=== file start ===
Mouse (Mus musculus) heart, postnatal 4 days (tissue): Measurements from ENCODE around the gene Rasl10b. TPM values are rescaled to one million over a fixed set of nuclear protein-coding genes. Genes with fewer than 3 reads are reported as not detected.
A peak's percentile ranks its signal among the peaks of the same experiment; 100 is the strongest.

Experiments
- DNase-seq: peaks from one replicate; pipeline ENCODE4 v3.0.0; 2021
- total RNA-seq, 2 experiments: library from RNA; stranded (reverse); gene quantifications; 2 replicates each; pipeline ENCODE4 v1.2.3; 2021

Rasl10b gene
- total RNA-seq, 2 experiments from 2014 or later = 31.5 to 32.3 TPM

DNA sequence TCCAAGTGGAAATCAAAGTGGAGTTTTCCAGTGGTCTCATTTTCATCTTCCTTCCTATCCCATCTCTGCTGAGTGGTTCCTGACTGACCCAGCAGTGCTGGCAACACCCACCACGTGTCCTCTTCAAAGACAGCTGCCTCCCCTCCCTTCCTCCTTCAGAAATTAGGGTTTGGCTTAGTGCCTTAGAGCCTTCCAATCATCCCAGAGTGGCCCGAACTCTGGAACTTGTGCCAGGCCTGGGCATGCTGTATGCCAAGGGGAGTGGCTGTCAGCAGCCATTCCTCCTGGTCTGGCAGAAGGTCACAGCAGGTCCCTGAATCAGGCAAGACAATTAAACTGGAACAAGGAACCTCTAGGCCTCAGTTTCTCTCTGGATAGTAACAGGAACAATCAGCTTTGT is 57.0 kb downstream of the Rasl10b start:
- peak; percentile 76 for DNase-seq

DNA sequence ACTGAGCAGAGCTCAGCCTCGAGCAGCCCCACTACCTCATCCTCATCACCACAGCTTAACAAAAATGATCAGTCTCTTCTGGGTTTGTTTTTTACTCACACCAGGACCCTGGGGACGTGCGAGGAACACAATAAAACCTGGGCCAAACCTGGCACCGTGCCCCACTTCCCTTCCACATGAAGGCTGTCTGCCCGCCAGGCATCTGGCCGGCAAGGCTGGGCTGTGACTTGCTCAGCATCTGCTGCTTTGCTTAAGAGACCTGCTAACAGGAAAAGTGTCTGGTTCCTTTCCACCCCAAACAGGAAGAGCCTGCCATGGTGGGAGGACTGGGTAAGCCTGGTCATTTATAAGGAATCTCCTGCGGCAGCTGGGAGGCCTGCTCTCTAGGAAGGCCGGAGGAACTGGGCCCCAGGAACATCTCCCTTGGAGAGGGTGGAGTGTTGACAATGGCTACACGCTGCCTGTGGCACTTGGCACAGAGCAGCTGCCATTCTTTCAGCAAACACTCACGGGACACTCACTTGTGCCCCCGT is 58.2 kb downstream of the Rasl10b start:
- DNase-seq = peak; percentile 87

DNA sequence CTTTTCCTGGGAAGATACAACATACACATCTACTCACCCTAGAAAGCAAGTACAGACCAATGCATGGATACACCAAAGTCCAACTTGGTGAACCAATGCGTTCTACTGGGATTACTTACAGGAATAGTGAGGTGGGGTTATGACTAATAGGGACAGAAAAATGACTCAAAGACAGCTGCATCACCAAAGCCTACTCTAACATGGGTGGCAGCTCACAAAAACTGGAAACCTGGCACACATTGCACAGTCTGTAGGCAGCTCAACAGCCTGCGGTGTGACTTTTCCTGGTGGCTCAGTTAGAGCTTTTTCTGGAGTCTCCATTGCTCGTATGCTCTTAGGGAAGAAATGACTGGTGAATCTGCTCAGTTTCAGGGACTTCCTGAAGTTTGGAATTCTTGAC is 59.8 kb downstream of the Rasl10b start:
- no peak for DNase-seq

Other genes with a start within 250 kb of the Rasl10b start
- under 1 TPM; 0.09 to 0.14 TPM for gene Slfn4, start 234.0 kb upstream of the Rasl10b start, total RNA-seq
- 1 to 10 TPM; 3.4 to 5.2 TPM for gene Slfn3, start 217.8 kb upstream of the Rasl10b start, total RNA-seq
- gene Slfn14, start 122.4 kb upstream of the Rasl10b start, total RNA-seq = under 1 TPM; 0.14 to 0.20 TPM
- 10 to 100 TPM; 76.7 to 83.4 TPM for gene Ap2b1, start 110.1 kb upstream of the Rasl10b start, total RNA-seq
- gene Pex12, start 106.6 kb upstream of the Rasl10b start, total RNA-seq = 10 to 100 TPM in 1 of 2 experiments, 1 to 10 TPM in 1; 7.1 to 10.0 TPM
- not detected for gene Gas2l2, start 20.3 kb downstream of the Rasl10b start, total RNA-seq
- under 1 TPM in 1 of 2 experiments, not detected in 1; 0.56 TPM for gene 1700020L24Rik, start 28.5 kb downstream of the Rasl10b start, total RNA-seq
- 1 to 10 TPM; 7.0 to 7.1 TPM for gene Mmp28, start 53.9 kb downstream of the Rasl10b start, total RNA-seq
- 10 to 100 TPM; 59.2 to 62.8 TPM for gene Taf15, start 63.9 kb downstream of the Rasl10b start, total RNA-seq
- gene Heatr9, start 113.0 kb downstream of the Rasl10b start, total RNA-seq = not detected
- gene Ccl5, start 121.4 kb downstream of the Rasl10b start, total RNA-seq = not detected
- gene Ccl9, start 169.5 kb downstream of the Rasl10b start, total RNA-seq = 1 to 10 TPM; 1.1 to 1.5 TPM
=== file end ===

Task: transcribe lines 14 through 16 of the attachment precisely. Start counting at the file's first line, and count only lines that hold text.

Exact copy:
Other genes with a start within 250 kb of the Rasl10b start
- under 1 TPM; 0.09 to 0.14 TPM for gene Slfn4, start 234.0 kb upstream of the Rasl10b start, total RNA-seq
- 1 to 10 TPM; 3.4 to 5.2 TPM for gene Slfn3, start 217.8 kb upstream of the Rasl10b start, total RNA-seq